Celebrating Robert H. Smith ’50
Robert H. Smith walked through the corridors of Van Munching Hall more often than most students realized. Trim and silver-haired, the man who named the Smith School was unassuming, genial and genuinely interested in everyone he met. His enormous natural talents took him to the top of his profession. His passionate beliefs in the goodness of our country, the potential of every person and the importance of investing in excellence made him one of the most influential philanthropists the Washington, D.C., region has ever known.
The Washington Post described him as a “visionary builder-developer” who “transformed more than just the local landscape.” Mr. Smith gave away hundreds of millions of dollars to support education, healthcare and the arts; beautify and preserve important historic sites; and assure the continuity of Judaism. At the time of his passing, he was also the University of Maryland’s single greatest benefactor. “Bob Smith is the greatest philanthropic supporter of public education in the history of the state of Maryland," former University of Maryland President C.D. Mote, Jr., has said.
Meet Bob Smith
Robert Hilton Smith was born July 21, 1928, in Brooklyn, New York. His family moved to Washington in 1942, and he graduated from Anacostia High School in 1946, the same year his father formed the Charles E. Smith Construction Co. He joined the firm after graduating from the University of Maryland in 1950.
As the child of hardworking Russian immigrants, Mr. Smith grew up with big dreams. Mr. Smith took over his father's business, Charles E. Smith Construction Inc., in 1967 and ran the company for more than three decades with his brother-in-law, Robert P. Kogod. They transformed the family-owned construction firm into a multifaceted real estate empire, building office complexes, apartment houses and eventually becoming Washington's largest commercial real estate landlords.
Among his successful ventures as a builder-developer is the vast and sprawling Crystal City complex in Arlington, Va. When Mr. Smith first surveyed the area in 1961, it was a dilapidated, somewhat desolate neighborhood far removed from the District's corridors of power. But Mr. Smith had the gift: he could see great potential where others saw only a bare piece of ground. It was a gift that would serve him well in both his career and his philanthropic pursuits.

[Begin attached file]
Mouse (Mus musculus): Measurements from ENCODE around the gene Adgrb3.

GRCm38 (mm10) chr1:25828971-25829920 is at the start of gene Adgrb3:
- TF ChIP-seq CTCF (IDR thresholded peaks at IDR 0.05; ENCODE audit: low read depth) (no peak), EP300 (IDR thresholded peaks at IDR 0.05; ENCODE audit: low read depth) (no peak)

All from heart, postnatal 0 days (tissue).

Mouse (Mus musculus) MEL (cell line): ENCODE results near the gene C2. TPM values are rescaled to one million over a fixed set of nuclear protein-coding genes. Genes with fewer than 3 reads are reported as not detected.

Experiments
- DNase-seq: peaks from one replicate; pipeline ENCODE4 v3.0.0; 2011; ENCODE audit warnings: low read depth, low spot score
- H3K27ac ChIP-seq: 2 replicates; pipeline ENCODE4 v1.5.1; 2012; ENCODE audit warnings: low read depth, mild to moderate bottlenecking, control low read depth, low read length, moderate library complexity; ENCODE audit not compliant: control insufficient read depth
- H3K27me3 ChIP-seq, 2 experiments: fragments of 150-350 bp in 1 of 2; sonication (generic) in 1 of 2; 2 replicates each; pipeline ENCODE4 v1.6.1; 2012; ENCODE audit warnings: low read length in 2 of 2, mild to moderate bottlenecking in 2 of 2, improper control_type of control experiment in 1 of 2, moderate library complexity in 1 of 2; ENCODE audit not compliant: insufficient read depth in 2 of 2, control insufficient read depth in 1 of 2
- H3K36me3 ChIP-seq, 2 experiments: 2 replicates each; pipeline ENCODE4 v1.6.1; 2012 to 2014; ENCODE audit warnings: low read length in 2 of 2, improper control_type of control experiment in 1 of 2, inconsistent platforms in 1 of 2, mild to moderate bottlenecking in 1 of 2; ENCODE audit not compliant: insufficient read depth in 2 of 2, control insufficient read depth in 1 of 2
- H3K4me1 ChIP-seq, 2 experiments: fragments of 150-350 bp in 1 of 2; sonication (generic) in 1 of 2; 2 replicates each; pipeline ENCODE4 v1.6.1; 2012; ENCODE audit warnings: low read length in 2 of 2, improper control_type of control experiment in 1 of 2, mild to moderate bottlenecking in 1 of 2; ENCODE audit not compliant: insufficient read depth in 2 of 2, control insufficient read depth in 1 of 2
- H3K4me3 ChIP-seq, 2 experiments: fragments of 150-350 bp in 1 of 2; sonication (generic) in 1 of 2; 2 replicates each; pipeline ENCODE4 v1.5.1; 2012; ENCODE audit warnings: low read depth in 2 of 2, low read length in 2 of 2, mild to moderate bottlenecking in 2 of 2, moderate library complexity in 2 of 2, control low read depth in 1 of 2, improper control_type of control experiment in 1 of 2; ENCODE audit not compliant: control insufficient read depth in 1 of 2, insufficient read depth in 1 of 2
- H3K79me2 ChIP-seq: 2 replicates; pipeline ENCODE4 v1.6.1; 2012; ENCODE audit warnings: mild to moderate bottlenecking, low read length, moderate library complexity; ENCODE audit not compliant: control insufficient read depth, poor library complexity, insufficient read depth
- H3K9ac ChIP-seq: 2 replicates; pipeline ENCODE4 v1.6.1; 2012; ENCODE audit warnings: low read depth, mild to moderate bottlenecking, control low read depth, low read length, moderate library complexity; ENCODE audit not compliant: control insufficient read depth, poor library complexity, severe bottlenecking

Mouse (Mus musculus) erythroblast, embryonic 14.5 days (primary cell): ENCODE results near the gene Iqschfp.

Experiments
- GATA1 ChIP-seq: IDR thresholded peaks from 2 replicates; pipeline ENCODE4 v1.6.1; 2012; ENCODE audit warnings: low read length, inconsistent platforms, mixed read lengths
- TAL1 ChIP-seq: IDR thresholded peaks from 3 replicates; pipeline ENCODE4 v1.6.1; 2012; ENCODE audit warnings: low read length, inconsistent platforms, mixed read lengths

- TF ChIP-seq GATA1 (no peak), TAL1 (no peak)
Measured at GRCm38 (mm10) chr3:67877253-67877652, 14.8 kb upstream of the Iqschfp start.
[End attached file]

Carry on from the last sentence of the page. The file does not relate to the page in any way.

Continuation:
It is your privilege as a human being to identify with causes beyond yourself, to contribute to your community, and make a difference to the world around you.
Setting a Course for the Future
He also had a knack for making smart choices. By the time he was 15 or 16 years old, Mr. Smith knew he wanted to be a builder-developer. So he enrolled in the university’s School of Engineering, thinking that would be the best preparation for his future career. A mechanical drawing course soon proved that his gifts and talents lay elsewhere. He did have an aptitude for accounting and finance, though, so he transferred to the business school. “I figured a background in business would serve me well, and I could always hire engineers,” he said.
Mr. Smith’s stratospheric success gave him the wherewithal to hire many engineers. That success also allowed him to make significant investments in art and music, education, healthcare, Jewish cultural organizations and important monuments of our nation’s history. Mr. Smith took his philanthropy seriously, concentrating on giving the transformational gift—the one that would enable the recipient organization to move to the next level, achieve the next big goal, create the next big idea. He was a founding partner of the Newseum in Washington, D.C. At Lincoln’s Cottage he funded an award-winning and fantastically innovative interactive exhibit.